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The Draft Building Safety Bill - The start of a new era for building safety

02 September 2020
Branded as containing "the biggest improvements to building safety in nearly 40 years", this article looks at the main elements of the draft Building Safety Bill (the "Bill"), published on 20 July 2020, which seeks to implement the primary legislation necessary to impose the core tenets of the Government's "Building a Safer Future" policy, which was created in response to the Grenfell Tower tragedy of June 2017.

Established as a newly formed division of the Health and Safety Executive (the "HSE"), the Building Safety Regulator (the "BSR") will be responsible for overseeing the transition period and implementation of the new proposed regime. As such, the HSE have warmly welcomed the publication of the Bill, expressing its full support for its proposed measures. 

The Bill, which consists of five Parts and eight Schedules, introduces wide ranging changes to the regulatory scheme for assessing and enforcing building safety, including the implementation of a more stringent safety regime for "higher-risk buildings" with particular emphasis on blocks of flats taller than 18 metres high or six storeys in England. The definition of "higher-risk buildings" is yet to be verified by way of secondary legislation.


Seeking to encourage a culture of accountability and responsibility amongst owners, developers and contractors of higher-risk buildings, the Bill introduces a "dutyholder regime". The regime holds the person or corporate body responsible for creating buildings safety risks throughout a building's lifecycle (referred to as a "dutyholder") accountable for managing such risks under legislation. Accordingly, the Bill imposes multiple legal duties on dutyholders. The HSE have said this is a welcomed "move forward" to "enhance building safety across England". 

The Bill additionally proposes a "gateway regime" which splits the building process into three gateways: the planning application stage; the building control stage; and the completion/final certificate phase. At each stage, the Bill is designed to make it clear who is responsible for managing risks as a dutyholder and details the requirements which must be met in order to move to the next stage. As such, the BSR will be responsible for assessing the compliance of all buildings at the end of each gateway.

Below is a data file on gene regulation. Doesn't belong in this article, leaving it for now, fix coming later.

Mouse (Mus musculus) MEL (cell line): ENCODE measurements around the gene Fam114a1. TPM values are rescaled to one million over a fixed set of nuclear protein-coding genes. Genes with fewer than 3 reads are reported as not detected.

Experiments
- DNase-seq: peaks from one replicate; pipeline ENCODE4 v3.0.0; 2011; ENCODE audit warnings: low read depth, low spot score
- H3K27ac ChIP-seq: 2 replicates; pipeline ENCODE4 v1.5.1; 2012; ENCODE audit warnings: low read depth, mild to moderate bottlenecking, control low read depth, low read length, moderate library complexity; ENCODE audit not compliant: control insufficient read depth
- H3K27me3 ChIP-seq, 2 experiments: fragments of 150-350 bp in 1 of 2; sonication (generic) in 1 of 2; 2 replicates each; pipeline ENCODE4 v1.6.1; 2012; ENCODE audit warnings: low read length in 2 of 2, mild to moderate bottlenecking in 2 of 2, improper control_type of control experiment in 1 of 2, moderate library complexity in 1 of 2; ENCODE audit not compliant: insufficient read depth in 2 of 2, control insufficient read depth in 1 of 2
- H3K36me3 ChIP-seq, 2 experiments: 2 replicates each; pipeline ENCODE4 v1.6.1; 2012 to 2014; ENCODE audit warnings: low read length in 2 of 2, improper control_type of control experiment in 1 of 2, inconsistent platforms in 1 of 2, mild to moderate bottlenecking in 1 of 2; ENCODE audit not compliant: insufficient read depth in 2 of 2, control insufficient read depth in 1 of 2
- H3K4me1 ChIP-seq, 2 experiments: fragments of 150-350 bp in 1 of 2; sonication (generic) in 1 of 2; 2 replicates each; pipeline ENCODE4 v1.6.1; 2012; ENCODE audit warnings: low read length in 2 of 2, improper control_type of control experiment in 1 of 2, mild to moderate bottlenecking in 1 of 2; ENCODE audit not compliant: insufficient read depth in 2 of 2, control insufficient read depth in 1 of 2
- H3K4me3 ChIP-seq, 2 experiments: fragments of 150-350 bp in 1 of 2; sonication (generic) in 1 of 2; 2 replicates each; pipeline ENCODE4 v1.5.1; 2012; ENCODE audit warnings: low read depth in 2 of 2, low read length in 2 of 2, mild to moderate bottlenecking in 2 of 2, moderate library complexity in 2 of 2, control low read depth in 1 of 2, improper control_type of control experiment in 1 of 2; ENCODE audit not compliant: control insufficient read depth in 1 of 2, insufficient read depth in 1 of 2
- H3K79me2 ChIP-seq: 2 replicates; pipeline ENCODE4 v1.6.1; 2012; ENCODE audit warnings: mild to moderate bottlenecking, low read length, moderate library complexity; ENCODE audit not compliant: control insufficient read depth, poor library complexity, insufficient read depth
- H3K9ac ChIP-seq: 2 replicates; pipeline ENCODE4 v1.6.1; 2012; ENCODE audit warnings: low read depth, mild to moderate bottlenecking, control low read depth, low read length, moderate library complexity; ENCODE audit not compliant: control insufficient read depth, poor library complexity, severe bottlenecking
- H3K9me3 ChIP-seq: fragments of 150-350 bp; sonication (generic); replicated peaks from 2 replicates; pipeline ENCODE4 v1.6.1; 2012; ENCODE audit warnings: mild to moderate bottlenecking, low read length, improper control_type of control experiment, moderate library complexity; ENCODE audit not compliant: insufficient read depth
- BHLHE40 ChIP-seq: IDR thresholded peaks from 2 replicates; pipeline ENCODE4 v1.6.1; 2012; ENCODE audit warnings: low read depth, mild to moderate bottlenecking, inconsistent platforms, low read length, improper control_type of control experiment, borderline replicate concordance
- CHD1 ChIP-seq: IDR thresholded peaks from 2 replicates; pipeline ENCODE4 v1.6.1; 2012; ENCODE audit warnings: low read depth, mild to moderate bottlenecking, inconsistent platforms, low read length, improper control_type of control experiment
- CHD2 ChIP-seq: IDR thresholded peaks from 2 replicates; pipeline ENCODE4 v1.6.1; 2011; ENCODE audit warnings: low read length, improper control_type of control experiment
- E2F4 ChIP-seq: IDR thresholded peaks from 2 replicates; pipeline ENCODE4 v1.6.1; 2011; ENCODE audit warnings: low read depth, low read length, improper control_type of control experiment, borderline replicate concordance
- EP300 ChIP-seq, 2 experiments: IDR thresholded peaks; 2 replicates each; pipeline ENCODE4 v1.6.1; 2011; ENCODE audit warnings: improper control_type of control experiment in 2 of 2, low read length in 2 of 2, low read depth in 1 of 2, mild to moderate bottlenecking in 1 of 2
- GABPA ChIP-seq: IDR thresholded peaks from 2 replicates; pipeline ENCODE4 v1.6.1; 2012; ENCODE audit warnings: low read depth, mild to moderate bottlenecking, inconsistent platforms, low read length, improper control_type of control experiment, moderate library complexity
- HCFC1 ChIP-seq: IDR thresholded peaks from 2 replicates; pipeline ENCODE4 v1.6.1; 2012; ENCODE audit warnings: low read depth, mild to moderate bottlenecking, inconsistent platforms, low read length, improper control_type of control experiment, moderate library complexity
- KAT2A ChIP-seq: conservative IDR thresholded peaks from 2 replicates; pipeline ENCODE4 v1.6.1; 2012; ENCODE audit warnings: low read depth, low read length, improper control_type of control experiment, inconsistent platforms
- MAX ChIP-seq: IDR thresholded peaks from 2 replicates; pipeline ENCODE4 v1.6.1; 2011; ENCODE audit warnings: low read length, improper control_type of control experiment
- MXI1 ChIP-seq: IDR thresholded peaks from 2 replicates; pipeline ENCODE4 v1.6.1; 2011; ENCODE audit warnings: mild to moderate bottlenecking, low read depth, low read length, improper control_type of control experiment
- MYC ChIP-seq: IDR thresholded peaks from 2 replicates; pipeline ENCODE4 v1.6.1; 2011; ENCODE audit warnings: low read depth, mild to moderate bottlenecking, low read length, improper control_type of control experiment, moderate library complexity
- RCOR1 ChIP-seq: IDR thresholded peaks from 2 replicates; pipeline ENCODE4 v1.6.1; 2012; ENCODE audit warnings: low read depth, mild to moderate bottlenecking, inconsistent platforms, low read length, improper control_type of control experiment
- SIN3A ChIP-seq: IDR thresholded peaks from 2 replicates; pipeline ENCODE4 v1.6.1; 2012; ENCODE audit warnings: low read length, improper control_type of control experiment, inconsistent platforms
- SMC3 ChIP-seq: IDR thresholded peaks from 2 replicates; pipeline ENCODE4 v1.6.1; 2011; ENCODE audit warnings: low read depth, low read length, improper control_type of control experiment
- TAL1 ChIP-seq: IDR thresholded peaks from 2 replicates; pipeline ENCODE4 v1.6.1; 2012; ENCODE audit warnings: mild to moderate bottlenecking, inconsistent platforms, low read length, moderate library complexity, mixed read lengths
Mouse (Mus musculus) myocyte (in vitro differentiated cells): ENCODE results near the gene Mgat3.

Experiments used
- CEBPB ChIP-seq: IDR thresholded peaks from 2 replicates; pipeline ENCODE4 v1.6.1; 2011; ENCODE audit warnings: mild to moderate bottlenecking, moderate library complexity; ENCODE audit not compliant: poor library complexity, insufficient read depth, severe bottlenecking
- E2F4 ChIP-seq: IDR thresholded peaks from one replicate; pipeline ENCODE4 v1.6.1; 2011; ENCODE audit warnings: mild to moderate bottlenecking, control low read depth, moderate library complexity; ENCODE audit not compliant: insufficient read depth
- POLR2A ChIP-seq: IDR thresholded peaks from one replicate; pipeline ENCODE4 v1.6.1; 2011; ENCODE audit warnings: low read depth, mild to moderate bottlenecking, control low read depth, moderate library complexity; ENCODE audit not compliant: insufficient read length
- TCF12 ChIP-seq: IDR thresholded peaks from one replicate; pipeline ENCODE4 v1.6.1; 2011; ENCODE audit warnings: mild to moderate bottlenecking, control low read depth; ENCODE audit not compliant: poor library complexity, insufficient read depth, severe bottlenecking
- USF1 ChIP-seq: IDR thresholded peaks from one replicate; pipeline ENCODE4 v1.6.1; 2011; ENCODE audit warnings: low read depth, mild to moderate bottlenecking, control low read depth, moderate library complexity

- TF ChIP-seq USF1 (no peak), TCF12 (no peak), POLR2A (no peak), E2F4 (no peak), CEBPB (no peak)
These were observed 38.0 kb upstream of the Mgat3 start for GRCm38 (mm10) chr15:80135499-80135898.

Once a higher-risk building is occupied, the duty holder (usually the owner) is rebadged as an "accountable person". As such, the Bill imposes additional duties on the accountable person to manage building safety risks during occupation, including obtaining a Building Assurance Certificate from the BSR and promoting a strong partnership between residents and its appointed Building Safety Manager. The Bill also imposes statutory obligations on Building Safety Managers and the building's residents.

Industry Competence 

New industry competence requirements for building designers and contractors will also be introduced, and a duty on clients to check the competence of those they instruct to undertake works will be imposed. To build the competence of architects, the Bill also introduces a power for the Architects Registration Board to monitor competence of the architects on their register.</p.to>


Building Safety Charge

The introduction of a “building safety charge” for leaseholders is also proposed. The new charge will pay for fire safety works within the building and will be retained by the freeholder within a separate account held by a financial institution. Such charge will also cover some of the new measures introduced by the Bill, such as paying for a Building Safety Manager.

Ensuring Compliance 

The Bill affords the BSR a combination of toughened existing powers and new powers including the ability to issue Stop or Compliance Notices on projects found to be breaching legislation, which carry a potential prison sentence of up to two years or an unlimited fine for non-compliance. The time limit for prosecution for persons who fail to comply with their responsibilities will also be extended from two years to ten years.

A New Homes Ombudsman will also be introduced for new homeowners, to allow for a better mechanism for complaints against developers.


According to the latest HSE Press Release, key talks are underway between the HSE, Government, key regulators and industry members to establish how the new legislation can be implemented in a practical way. It is understood that the Government’s Joint Regulators Group, led by the HSE, is also lined up to provide practical support and coordinated leadership with the BSR to Local Authority and Fire & Rescue Regulators during the transition to the new regime.

Like all drafts, the Bill will now be examined by a Parliamentary Committee, who will offer feedback with their findings before it is finalised. But the publication of the Bill is an important development for all those involved in planning, construction, property management and health and safety. As such, the industry is beginning to prepare for the substantial changes that are coming, with many already improving their standards in accordance with the Bill.

If you have any questions regarding the content of the new Bill or the likely steps your business may have to undertake, please get in touch with one of the contacts below.

Further Reading